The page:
Did you miss the information that the student is 8 years old?

No, I wrote it for Dave -- who asked the question -- to read and understand, step by step, then translate to whatever form is appropriate and best for the 8 year old.

The only language I know of how to do that for math, is math; it is a precise language for exactly that purpose.

The form I used above is the form I still use when grasping new mathematical techniques, and it works. And I do computational material physics, and often play with classical potential models and stuff; and am definitely not a mathematician.

I would have never guessed that being precise would be frowned upon here, of all places.

It would be interesting if you forgot you ever learned algebra and then think about how you would solve them with only a basic knowledge of arithmetic? Would you draw sketches? Would you work in terms of "smaller angle" and "bigger angle"? Use language like "if one part is four times the other part, then there are five small parts in total", then "let's divide 180 into five small parts", and so on?

Whatever you do, never underestimate kids capability of understanding things. Just because they are immature, does not mean they cannot grasp logic and rules. Heck, they are masters at working out working rule sets from first principles, when inventing new games they play with friends.

Elementary algebra, for equations, is really a small extension to basic arithmetic:

**=** is the equals sign. It means the value or expression on its left side is equal to the one on its right side.- You can add or substract any value from both sides of the equals sign.
- You can multiply or divide both sides of the equals sign by any value except zero.
- When a value is unknown, you can use a
**variable** to represent it. Typically, we use single letters like *x* for variables. - When you substitute a variable with a known value or expression, you need to put the value or expression in parenthesis to not accidentally break operator precedence rules.
- To find out the unknown value, you use the above operations to isolate the variable to one side; that gives you its value on the other.

Elementary linear algebra, or pairs or systems of equations, add a couple more points:

- You need exactly as many independent equations as there are unknowns.

(Independent means you cannot "cheat" by just modify an existing one to get a new one. Technically, the proper definition is linear independence, but you don't generally need to care until you do calculus or linear algebra.) - Simple systems can be solved by isolating each unknown in one equation, then substituting it into the next one, in any order you see fit, until you find the actual value for the (last) unknown. Then, you work backwards, substituting that value to the unknown in the previous equation, one by one, until you have defined the value for each of them.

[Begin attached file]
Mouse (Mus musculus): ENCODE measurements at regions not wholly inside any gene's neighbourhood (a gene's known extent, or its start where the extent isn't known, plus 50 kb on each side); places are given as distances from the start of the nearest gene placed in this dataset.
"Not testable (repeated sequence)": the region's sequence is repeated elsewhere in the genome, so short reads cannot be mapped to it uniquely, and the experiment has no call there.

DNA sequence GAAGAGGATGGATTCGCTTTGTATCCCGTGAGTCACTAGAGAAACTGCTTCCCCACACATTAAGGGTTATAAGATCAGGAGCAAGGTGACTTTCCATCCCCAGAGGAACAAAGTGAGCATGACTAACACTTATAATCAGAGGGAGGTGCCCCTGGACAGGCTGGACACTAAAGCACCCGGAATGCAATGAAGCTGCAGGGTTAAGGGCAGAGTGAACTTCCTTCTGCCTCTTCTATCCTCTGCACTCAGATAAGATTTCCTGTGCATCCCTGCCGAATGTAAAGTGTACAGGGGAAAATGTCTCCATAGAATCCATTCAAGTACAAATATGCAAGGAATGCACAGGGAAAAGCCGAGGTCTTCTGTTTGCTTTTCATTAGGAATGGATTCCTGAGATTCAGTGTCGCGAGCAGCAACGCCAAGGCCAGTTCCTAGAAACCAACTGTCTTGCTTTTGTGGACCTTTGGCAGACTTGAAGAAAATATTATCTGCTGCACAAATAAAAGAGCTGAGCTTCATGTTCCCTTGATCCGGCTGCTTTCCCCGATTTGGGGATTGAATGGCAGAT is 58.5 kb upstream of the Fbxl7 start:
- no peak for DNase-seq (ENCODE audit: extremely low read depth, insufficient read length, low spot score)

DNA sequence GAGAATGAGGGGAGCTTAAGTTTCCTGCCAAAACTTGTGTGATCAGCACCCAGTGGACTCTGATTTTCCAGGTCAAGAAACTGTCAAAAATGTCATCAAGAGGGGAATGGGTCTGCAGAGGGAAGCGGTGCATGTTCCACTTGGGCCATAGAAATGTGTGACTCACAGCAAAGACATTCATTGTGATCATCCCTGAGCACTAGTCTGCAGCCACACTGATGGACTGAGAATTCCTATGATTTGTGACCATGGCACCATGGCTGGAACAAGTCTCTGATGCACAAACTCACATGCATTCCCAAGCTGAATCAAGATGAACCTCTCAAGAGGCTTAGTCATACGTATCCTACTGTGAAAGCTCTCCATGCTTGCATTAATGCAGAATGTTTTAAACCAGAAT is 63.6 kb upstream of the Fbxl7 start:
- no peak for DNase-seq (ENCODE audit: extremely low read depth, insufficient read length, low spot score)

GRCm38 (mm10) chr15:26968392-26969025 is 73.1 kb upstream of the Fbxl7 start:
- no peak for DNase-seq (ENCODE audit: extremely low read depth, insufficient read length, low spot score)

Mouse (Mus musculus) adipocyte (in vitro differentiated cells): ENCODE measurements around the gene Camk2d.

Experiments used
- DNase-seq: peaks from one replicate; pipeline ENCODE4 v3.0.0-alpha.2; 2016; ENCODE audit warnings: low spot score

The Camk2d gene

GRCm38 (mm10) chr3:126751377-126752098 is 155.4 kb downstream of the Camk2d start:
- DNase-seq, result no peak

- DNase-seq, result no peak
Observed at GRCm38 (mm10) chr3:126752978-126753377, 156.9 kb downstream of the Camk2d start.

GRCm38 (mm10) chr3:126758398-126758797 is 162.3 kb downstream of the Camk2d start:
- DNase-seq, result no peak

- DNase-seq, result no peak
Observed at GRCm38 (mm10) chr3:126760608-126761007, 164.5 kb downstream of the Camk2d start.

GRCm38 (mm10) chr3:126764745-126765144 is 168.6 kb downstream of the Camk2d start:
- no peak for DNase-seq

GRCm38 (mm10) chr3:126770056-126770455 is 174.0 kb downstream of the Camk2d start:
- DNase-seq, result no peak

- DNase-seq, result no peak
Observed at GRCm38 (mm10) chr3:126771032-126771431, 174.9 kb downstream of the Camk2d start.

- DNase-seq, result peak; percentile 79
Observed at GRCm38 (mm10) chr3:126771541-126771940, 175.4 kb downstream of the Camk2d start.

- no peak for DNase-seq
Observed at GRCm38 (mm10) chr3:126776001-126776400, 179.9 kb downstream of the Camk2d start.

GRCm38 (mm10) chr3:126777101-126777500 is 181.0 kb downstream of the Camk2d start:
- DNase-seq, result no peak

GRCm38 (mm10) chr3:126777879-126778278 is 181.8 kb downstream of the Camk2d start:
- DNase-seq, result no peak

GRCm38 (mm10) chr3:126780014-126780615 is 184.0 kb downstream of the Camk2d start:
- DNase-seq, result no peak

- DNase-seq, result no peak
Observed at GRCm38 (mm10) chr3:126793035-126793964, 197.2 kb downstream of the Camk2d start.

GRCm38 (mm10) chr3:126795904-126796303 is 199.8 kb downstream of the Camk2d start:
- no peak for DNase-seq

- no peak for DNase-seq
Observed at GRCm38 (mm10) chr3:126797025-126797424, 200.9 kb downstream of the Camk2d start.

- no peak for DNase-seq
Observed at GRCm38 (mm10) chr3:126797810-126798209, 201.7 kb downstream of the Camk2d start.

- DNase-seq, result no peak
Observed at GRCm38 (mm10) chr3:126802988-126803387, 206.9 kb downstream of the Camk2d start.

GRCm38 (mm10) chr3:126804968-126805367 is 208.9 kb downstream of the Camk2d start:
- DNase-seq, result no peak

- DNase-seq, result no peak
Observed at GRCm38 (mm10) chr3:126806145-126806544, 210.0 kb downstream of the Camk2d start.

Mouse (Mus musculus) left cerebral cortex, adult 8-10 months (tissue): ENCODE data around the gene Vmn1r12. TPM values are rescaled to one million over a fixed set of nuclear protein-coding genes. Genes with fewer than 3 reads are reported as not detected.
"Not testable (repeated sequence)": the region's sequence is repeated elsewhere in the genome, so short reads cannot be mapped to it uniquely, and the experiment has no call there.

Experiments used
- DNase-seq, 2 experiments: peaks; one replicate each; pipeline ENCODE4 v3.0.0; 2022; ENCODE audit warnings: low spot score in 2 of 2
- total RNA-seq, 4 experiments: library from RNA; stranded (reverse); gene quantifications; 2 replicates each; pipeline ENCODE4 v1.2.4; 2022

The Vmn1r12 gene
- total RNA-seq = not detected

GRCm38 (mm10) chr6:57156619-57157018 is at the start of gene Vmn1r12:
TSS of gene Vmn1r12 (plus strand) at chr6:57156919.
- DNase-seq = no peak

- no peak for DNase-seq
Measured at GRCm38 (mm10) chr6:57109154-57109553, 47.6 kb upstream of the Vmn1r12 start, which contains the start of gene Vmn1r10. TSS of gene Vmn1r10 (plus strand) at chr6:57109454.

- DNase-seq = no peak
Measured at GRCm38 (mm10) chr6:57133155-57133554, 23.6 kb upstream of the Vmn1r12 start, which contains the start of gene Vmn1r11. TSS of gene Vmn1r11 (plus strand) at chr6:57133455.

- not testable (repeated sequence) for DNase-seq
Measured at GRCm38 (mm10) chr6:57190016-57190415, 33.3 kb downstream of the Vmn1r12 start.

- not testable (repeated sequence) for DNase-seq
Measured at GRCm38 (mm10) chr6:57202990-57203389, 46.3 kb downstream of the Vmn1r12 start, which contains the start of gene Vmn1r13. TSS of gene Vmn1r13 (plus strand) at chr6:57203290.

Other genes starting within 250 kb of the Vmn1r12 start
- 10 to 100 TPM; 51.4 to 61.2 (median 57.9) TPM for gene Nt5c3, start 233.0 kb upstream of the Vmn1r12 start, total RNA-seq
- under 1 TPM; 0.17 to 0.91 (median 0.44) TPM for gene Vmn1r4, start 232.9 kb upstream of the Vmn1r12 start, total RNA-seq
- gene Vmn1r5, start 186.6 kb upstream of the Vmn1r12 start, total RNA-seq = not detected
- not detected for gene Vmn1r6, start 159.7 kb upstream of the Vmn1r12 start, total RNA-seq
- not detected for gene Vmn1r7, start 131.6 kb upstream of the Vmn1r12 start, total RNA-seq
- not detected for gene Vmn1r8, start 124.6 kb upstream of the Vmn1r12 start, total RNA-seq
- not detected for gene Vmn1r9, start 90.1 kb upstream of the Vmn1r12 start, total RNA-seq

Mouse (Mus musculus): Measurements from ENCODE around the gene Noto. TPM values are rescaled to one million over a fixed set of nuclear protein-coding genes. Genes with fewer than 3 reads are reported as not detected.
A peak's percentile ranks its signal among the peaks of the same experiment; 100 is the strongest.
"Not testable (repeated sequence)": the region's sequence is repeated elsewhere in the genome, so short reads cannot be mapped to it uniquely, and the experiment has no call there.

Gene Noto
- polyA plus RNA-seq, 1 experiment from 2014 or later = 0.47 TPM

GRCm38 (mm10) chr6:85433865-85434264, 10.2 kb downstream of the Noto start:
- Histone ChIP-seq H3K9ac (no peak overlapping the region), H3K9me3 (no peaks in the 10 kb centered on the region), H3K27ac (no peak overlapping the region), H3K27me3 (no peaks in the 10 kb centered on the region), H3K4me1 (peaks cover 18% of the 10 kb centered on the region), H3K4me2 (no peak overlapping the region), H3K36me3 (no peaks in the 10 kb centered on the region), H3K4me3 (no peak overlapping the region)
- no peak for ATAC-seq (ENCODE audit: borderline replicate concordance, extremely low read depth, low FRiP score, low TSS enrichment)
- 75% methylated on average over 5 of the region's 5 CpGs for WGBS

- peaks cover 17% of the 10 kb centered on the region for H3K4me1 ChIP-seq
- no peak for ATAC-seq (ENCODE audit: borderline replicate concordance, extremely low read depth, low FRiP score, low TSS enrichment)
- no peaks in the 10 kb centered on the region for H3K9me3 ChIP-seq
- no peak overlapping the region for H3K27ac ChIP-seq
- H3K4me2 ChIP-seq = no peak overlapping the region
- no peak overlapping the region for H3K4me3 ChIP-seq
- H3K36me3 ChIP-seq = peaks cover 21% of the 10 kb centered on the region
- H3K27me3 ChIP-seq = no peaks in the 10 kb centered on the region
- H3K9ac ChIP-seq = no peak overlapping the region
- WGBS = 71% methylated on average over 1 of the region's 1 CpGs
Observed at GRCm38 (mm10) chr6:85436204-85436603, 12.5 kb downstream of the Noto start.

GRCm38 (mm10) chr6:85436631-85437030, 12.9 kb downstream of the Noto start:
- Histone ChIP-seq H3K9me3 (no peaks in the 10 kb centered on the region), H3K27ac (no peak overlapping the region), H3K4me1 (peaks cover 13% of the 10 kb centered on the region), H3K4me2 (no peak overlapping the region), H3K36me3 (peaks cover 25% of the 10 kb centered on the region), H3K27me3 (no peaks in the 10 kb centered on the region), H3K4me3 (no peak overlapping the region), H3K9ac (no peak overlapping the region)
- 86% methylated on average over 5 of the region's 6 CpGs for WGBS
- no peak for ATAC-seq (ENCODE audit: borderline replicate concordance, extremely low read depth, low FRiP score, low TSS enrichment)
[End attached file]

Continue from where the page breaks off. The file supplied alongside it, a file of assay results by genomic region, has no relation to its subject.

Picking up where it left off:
- More complex systems require linear algebra to solve. There, you find new tools, vectors and matrices, that make solving these much easier.

Would I explain the above to an 8 year old? I probably would, but not to expect them to learn it then and there; more to give their subconscious a gentle nod in the correct direction.

(In case anyone "adult" wonders, "simple system" above means one that can be described using a diagonal, bidiagonal, or tridiagonal matrix, in matrix form.)

Some people are visually oriented, some are more quantitatively oriented. So, it would definitely depend on the person whether I'd use visual sketches or countable tangible items to describe how to solve these problems.

As an example, round or cylindrical-shaped objects, like Lego figurine heads or axle nuts, can be used to form a half-circle. If you work out how many of them you need, you can put them on a half-circle arc (the radius depending on how many of them you have), and grasp the solution-finding process that way: then, each object represents a part of the arc -- if you have

*N* objects, each one of them represents one

*N*th of 180 degrees.

Some people are more visually oriented (in the sense that they gain more insight from drawing descriptions of the problem than handling countable items describing the problem), but the problem here is that dividing a half-circle into a number of sectors is nontrivial. That is, this particular kind of problem is a lot of work to visualize when solving it; the visualization itself becomes a problem, and can easily frustrate a learner.

Using a computer, for example a simple application that shows you a half circle, and lets you divide it into any number of equal segments, showing the angle in degrees as well, can actually

*hinder* the learning process. The learner can skip the entire solution method, and just find the solution via brute-force trial-and-error. It becomes easy repetitive mechanical work, and does nothing to learn the solution method at all.

In my reply (above), I assumed that I was "talking" to Mr. Jones but I was trying to model the way I think you should approach teaching the method. Basically, step one is to translate the English into mathematics. Then step two is to translate the resulting mathematics into the answer.

I agree, except that step zero is to make sure Mr. Jones understands the exact methods these types of problems can be solved with.

(You could argue that isn't that step 1.5 instead, but thing is, each problem can be described in many equally valid ways. Just compare

Snell's law and

Fermat's principle, which describe the exact same thing using completely different mathematical tools. So, if you want to solve a problem, you should make sure you translate the problem into mathematical expressions you theoretically know how to solve.)